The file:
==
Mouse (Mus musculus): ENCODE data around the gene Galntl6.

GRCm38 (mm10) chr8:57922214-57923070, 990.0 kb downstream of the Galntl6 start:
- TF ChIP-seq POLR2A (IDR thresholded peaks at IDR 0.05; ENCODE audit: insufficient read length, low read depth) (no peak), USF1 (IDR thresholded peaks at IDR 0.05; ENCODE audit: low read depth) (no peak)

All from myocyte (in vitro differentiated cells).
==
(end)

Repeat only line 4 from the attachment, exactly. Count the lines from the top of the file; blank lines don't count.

All from myocyte (in vitro differentiated cells).